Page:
The final great risk factor for civil conflict is ethnic segregation. Although a localisation of ethnicity results in fewer race-based violent interactions on the individual level, it also reduces positive interethnic interactions. The result is the erosion of interethnic trust - leading to an increase in racial violence overall.
This brings us back to ethnically-diverse South Sudan. Although South Sudan was forged in the flames of an “external” conflict with the Arabic north, ethnic identity competes with national identity in the populace. In Libya, dual national-tribal identities coexist to strengthen the state. In South Sudan, ethnic identity is more geographically rigid, and less ideologically flexible than that of Libyan tribes. In the absence of their unifying external war, ethnic identities have superseded the national.
Almost every other risk factor of civil strife and weak institutions is present in South Sudan. The post-independence executive was too powerful and too poorly distributed. Tensions dictated that South Sudan establish a broad political coalition. Although nominal power was shared, de facto power resided firmly with President Kiir - demonstrated perfectly by the 2013 cabinet purge. This was special-interest state-building in all but name.
Furthermore, Southern Sudanese incomes have always been very low - due in part to a lack of industrialisation, but also the negative impact of the decades of preceding turmoil. One of the most robust findings of research into civil wars is that they occur most often in low income environments. The opportunity cost of violence is not just low for a young Sudanese man - it is virtually nil.
Is South Sudan doomed, then, to an eternal cycle of self-ruination? The most recent conflict reaches the heights of barbarous cruelty: children gang-raped by soldiers, the elderly burned alive, and reports of people forced at gunpoint to eat the charred flesh of the dead. Once one the world’s greatest achievements in negotiated peace, South Sudan now rests on a mass grave.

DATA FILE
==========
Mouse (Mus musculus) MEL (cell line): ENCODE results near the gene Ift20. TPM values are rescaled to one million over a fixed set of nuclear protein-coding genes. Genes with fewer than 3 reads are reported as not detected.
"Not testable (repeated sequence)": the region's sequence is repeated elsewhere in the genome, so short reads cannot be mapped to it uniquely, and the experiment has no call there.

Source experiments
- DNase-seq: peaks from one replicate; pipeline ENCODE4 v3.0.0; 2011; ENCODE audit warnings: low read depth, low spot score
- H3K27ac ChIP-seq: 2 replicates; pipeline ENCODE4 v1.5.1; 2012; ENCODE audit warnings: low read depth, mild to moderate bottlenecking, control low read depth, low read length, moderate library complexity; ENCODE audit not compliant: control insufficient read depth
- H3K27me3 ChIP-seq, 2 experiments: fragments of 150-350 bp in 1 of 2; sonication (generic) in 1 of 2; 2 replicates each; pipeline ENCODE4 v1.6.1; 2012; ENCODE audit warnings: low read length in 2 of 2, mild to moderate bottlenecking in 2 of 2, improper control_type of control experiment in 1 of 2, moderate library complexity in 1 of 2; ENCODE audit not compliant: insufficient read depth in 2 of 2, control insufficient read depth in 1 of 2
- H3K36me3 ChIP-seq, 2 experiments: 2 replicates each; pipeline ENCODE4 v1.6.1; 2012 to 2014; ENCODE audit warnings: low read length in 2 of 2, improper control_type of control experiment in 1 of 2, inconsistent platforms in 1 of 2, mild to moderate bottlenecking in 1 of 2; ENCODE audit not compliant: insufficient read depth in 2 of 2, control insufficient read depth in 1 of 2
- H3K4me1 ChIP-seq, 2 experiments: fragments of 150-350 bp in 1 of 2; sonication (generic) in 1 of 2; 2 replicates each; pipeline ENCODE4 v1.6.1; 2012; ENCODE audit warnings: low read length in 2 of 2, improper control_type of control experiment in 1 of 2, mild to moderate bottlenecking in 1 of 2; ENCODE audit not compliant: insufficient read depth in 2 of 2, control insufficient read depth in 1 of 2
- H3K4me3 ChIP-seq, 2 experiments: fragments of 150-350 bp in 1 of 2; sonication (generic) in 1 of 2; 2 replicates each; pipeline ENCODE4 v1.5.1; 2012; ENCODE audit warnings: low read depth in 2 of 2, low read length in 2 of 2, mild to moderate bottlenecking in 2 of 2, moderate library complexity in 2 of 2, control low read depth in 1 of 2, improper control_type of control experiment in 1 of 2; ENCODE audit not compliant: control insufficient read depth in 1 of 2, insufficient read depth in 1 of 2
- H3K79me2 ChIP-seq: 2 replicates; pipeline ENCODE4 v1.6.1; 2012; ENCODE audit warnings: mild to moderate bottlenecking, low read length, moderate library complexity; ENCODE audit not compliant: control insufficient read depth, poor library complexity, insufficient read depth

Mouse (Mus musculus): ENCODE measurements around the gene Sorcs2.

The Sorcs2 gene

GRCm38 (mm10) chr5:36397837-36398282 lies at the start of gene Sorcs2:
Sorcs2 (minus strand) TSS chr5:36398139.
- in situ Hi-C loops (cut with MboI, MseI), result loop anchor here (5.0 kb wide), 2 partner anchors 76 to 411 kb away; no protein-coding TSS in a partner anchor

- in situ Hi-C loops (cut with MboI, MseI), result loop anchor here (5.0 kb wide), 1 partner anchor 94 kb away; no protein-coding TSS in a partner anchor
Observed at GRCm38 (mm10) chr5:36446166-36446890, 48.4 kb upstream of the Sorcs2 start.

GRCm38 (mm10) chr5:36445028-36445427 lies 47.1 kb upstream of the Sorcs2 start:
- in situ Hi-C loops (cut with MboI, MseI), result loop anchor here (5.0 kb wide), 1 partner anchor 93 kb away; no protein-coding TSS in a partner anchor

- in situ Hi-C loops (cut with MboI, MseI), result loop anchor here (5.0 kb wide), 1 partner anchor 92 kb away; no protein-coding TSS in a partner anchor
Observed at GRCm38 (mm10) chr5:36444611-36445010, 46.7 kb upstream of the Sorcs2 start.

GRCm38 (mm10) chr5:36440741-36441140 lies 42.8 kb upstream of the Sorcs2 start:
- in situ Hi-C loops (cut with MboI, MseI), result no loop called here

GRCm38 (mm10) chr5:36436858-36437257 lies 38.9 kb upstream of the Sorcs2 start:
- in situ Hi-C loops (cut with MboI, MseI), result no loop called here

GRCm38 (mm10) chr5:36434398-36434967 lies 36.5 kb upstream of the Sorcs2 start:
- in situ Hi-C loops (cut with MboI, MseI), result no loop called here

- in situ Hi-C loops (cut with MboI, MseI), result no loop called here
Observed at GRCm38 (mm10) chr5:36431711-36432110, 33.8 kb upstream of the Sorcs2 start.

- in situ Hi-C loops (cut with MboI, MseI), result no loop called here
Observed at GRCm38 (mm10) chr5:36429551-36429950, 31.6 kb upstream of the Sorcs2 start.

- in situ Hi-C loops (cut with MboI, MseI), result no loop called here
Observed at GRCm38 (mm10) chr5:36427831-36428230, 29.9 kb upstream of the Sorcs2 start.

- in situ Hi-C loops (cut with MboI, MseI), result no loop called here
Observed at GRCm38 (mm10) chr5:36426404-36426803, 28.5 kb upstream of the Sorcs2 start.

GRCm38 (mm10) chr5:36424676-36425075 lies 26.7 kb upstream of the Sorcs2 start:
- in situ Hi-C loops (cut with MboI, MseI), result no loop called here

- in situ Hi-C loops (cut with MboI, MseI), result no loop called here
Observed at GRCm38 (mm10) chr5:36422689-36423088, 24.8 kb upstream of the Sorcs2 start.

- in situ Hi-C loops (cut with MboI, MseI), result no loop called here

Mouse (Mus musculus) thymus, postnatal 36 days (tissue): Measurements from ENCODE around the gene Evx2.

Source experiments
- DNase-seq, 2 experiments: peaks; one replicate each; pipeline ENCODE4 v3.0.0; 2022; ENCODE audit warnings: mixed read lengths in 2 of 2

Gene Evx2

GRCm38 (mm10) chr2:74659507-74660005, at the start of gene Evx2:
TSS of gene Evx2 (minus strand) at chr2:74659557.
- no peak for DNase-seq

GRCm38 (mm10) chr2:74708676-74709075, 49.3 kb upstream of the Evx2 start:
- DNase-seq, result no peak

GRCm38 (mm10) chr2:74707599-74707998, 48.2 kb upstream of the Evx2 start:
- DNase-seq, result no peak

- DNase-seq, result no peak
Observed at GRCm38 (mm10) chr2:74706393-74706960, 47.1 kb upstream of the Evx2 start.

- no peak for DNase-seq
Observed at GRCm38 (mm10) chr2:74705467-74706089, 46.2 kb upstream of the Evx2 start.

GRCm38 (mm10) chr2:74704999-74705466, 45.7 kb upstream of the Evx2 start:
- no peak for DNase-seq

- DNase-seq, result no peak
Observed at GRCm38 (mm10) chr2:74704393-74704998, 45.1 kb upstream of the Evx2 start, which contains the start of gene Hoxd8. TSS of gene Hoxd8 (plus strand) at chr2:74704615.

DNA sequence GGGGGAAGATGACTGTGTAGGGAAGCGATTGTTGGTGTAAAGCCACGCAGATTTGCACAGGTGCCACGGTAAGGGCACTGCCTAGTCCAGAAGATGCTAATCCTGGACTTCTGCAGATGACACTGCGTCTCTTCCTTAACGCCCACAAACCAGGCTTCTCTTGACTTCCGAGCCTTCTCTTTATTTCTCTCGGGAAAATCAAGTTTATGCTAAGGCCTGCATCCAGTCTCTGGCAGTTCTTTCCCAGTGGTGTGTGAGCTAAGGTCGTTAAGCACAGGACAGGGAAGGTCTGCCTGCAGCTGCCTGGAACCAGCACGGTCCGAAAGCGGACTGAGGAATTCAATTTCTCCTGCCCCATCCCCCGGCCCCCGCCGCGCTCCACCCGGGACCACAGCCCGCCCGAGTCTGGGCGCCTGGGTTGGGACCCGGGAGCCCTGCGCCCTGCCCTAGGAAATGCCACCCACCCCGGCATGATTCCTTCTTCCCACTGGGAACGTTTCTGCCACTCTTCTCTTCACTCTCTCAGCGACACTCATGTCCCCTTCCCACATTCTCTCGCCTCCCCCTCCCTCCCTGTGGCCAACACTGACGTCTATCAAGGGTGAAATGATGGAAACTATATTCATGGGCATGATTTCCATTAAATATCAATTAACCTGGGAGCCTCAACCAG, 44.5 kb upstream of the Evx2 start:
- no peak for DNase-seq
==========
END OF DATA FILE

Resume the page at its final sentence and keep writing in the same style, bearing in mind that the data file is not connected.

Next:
Yet on the 31st of October 2018, in Addis Ababa, Salva Kiir and Riek Machar signed a ceasefire. They agreed to share power in the same arrangement as they had before - Kiir as President, and Machar as his vice. Could this be the start of the path to sustained order?
Autonomous recovery is possible. When wars end either in decisive victory, with one group strong enough to hold control, or when all parties are so battle-weary that they are willing to accommodate each other, stability can be a lasting conclusion. Furthermore, war can generate new state capacity and infrastructure, aiding governance in peacetime.
However, early ceasefires can simply freeze existing, unstable power distributions. They provide only a brief remission, before recurrence once combatants have caught their breath. And when agreements restore an arrangement that violently fractured in the first place, optimism should come with extreme caution.
A future for South Sudan will not be derived from any of its existing institutional arrangements, and certainly not from those of the past. There are simply too many structural problems to overcome. Kiir and Machar - first as freedom fighters, then as leaders, and then again as warlords - have known only conflict. Peace for South Sudan surely does not rest in their hands.
Jacob Atem’s story did not end on the banks of the Pibor, expelled from Ethiopia. Jacob eventually found solace in a Kenyan refugee camp. Aged 15, he was flown to a foster family in Michigan, and in 2017 he received a PhD from the University of Florida. Now, Jacob has established the Southern Sudan Healthcare Organisation, a non-profit dedicated to healthcare and education in his homeland. One of his first missions: returning to Maar, the village he fled as a child, to build a health clinic.
Jacob’s organisation sums up its vision succinctly - “to bring health and hope to where it is lost”. The path to a stable, peaceful South Sudan will not come from those who have led it consistently to destruction. It will come from the ground – from those dedicated to cultural, systemic, and permanent change.